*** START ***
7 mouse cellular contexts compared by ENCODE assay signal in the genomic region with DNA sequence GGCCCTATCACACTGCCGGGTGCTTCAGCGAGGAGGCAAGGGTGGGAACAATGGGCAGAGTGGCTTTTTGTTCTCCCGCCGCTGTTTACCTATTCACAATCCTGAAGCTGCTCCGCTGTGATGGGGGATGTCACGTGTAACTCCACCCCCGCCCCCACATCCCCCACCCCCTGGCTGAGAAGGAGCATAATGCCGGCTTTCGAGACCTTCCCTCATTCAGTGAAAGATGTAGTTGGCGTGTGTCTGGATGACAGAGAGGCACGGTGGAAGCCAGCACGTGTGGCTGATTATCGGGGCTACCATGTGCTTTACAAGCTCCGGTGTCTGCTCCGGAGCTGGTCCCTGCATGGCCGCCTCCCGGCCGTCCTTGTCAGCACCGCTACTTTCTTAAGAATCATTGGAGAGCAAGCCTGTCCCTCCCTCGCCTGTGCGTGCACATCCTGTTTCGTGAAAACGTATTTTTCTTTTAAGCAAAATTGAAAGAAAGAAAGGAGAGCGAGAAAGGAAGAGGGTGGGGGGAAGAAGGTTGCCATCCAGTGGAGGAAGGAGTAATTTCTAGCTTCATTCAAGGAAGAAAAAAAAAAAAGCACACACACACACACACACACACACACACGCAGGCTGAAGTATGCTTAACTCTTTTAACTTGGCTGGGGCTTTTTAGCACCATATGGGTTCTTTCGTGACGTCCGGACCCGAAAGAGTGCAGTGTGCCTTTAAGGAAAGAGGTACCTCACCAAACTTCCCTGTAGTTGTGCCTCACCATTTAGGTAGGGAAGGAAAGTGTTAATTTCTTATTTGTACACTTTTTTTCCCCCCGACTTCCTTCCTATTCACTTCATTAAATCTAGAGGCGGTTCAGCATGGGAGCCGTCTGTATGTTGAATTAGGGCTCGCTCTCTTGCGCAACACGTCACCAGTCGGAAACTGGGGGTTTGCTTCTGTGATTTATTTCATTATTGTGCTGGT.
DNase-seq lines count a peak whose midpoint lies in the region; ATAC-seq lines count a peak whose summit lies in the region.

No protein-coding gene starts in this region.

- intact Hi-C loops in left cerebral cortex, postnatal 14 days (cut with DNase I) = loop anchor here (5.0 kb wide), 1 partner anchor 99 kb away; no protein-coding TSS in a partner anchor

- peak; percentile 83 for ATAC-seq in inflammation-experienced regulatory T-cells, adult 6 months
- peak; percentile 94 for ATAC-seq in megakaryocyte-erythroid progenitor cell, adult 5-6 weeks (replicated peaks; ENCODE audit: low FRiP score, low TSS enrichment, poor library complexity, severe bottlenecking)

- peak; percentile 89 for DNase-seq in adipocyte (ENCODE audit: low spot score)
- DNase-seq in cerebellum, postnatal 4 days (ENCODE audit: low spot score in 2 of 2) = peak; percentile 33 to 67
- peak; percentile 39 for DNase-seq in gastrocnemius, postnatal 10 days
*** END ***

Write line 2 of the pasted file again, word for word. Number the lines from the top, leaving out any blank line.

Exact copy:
DNase-seq lines count a peak whose midpoint lies in the region; ATAC-seq lines count a peak whose summit lies in the region.